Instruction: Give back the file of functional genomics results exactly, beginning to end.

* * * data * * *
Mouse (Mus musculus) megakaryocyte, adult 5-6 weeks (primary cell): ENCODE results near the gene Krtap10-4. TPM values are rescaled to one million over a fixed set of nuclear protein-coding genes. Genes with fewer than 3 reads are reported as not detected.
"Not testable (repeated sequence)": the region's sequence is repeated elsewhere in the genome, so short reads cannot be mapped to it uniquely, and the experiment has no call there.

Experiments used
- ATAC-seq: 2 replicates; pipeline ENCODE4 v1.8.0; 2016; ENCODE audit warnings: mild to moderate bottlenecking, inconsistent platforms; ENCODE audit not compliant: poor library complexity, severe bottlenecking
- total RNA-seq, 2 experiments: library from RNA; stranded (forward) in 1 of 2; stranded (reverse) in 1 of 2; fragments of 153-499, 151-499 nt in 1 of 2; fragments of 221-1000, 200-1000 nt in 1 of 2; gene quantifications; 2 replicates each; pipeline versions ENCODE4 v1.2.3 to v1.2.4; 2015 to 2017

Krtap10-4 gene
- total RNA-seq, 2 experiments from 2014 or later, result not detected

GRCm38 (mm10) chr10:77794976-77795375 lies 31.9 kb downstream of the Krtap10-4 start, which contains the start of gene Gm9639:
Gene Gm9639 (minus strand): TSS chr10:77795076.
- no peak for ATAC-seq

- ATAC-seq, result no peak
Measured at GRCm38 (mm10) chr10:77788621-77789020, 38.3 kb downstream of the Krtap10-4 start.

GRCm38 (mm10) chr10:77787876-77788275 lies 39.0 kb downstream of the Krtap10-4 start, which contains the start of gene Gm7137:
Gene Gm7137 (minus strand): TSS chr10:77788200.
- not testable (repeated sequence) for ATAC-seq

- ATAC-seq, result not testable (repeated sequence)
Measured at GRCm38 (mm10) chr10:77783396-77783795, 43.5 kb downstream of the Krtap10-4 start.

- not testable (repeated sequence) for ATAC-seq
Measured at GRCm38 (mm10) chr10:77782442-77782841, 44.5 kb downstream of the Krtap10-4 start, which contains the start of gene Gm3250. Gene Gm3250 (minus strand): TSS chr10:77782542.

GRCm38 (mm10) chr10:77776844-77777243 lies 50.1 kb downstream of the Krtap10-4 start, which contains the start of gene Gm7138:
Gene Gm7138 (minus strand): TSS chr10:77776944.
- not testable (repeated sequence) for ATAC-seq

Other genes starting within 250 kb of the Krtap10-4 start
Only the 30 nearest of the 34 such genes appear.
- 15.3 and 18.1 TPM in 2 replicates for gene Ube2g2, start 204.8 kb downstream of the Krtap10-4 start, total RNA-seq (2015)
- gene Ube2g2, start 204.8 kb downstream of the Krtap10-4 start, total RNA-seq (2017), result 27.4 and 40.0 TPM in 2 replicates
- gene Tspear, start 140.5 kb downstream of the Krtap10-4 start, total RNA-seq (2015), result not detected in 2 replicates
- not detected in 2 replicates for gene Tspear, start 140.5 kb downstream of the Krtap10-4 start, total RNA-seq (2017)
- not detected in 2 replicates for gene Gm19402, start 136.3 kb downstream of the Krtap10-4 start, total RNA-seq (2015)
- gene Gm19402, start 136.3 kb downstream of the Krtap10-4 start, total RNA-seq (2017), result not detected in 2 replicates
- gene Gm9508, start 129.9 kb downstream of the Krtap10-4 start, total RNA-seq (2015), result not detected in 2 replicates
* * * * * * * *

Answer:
Mouse (Mus musculus) megakaryocyte, adult 5-6 weeks (primary cell): ENCODE results near the gene Krtap10-4. TPM values are rescaled to one million over a fixed set of nuclear protein-coding genes. Genes with fewer than 3 reads are reported as not detected.
"Not testable (repeated sequence)": the region's sequence is repeated elsewhere in the genome, so short reads cannot be mapped to it uniquely, and the experiment has no call there.

Experiments used
- ATAC-seq: 2 replicates; pipeline ENCODE4 v1.8.0; 2016; ENCODE audit warnings: mild to moderate bottlenecking, inconsistent platforms; ENCODE audit not compliant: poor library complexity, severe bottlenecking
- total RNA-seq, 2 experiments: library from RNA; stranded (forward) in 1 of 2; stranded (reverse) in 1 of 2; fragments of 153-499, 151-499 nt in 1 of 2; fragments of 221-1000, 200-1000 nt in 1 of 2; gene quantifications; 2 replicates each; pipeline versions ENCODE4 v1.2.3 to v1.2.4; 2015 to 2017

Krtap10-4 gene
- total RNA-seq, 2 experiments from 2014 or later, result not detected

GRCm38 (mm10) chr10:77794976-77795375 lies 31.9 kb downstream of the Krtap10-4 start, which contains the start of gene Gm9639:
Gene Gm9639 (minus strand): TSS chr10:77795076.
- no peak for ATAC-seq

- ATAC-seq, result no peak
Measured at GRCm38 (mm10) chr10:77788621-77789020, 38.3 kb downstream of the Krtap10-4 start.

GRCm38 (mm10) chr10:77787876-77788275 lies 39.0 kb downstream of the Krtap10-4 start, which contains the start of gene Gm7137:
Gene Gm7137 (minus strand): TSS chr10:77788200.
- not testable (repeated sequence) for ATAC-seq

- ATAC-seq, result not testable (repeated sequence)
Measured at GRCm38 (mm10) chr10:77783396-77783795, 43.5 kb downstream of the Krtap10-4 start.

- not testable (repeated sequence) for ATAC-seq
Measured at GRCm38 (mm10) chr10:77782442-77782841, 44.5 kb downstream of the Krtap10-4 start, which contains the start of gene Gm3250. Gene Gm3250 (minus strand): TSS chr10:77782542.

GRCm38 (mm10) chr10:77776844-77777243 lies 50.1 kb downstream of the Krtap10-4 start, which contains the start of gene Gm7138:
Gene Gm7138 (minus strand): TSS chr10:77776944.
- not testable (repeated sequence) for ATAC-seq

Other genes starting within 250 kb of the Krtap10-4 start
Only the 30 nearest of the 34 such genes appear.
- 15.3 and 18.1 TPM in 2 replicates for gene Ube2g2, start 204.8 kb downstream of the Krtap10-4 start, total RNA-seq (2015)
- gene Ube2g2, start 204.8 kb downstream of the Krtap10-4 start, total RNA-seq (2017), result 27.4 and 40.0 TPM in 2 replicates
- gene Tspear, start 140.5 kb downstream of the Krtap10-4 start, total RNA-seq (2015), result not detected in 2 replicates
- not detected in 2 replicates for gene Tspear, start 140.5 kb downstream of the Krtap10-4 start, total RNA-seq (2017)
- not detected in 2 replicates for gene Gm19402, start 136.3 kb downstream of the Krtap10-4 start, total RNA-seq (2015)
- gene Gm19402, start 136.3 kb downstream of the Krtap10-4 start, total RNA-seq (2017), result not detected in 2 replicates
- gene Gm9508, start 129.9 kb downstream of the Krtap10-4 start, total RNA-seq (2015), result not detected in 2 replicates